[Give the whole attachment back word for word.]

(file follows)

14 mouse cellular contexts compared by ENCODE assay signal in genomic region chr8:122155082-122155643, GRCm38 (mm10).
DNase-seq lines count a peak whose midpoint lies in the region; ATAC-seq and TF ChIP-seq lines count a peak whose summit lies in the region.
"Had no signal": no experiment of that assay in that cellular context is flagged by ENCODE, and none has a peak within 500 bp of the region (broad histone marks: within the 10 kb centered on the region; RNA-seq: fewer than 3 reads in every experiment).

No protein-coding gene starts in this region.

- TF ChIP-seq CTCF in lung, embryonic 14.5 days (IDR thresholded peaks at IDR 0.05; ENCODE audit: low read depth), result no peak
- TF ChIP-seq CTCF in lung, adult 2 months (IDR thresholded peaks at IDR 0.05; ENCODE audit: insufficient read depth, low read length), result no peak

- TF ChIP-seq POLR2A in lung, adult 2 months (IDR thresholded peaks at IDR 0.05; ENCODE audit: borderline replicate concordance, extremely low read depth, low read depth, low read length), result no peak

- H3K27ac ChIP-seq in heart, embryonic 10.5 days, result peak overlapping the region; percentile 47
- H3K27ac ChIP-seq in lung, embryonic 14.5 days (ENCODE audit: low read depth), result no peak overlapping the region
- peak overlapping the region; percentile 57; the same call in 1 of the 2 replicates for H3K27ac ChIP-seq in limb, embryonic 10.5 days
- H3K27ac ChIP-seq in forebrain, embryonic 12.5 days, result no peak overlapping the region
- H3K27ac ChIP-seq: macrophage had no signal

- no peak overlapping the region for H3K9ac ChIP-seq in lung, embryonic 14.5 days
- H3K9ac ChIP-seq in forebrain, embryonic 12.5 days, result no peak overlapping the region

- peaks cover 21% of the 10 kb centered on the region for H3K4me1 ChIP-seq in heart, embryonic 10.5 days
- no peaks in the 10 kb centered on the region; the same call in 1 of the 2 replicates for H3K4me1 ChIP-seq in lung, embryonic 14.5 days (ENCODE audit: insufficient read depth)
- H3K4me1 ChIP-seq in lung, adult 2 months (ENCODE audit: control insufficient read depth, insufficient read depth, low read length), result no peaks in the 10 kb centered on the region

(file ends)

14 mouse cellular contexts compared by ENCODE assay signal in genomic region chr8:122155082-122155643, GRCm38 (mm10).
DNase-seq lines count a peak whose midpoint lies in the region; ATAC-seq and TF ChIP-seq lines count a peak whose summit lies in the region.
"Had no signal": no experiment of that assay in that cellular context is flagged by ENCODE, and none has a peak within 500 bp of the region (broad histone marks: within the 10 kb centered on the region; RNA-seq: fewer than 3 reads in every experiment).

No protein-coding gene starts in this region.

- TF ChIP-seq CTCF in lung, embryonic 14.5 days (IDR thresholded peaks at IDR 0.05; ENCODE audit: low read depth), result no peak
- TF ChIP-seq CTCF in lung, adult 2 months (IDR thresholded peaks at IDR 0.05; ENCODE audit: insufficient read depth, low read length), result no peak

- TF ChIP-seq POLR2A in lung, adult 2 months (IDR thresholded peaks at IDR 0.05; ENCODE audit: borderline replicate concordance, extremely low read depth, low read depth, low read length), result no peak

- H3K27ac ChIP-seq in heart, embryonic 10.5 days, result peak overlapping the region; percentile 47
- H3K27ac ChIP-seq in lung, embryonic 14.5 days (ENCODE audit: low read depth), result no peak overlapping the region
- peak overlapping the region; percentile 57; the same call in 1 of the 2 replicates for H3K27ac ChIP-seq in limb, embryonic 10.5 days
- H3K27ac ChIP-seq in forebrain, embryonic 12.5 days, result no peak overlapping the region
- H3K27ac ChIP-seq: macrophage had no signal

- no peak overlapping the region for H3K9ac ChIP-seq in lung, embryonic 14.5 days
- H3K9ac ChIP-seq in forebrain, embryonic 12.5 days, result no peak overlapping the region

- peaks cover 21% of the 10 kb centered on the region for H3K4me1 ChIP-seq in heart, embryonic 10.5 days
- no peaks in the 10 kb centered on the region; the same call in 1 of the 2 replicates for H3K4me1 ChIP-seq in lung, embryonic 14.5 days (ENCODE audit: insufficient read depth)
- H3K4me1 ChIP-seq in lung, adult 2 months (ENCODE audit: control insufficient read depth, insufficient read depth, low read length), result no peaks in the 10 kb centered on the region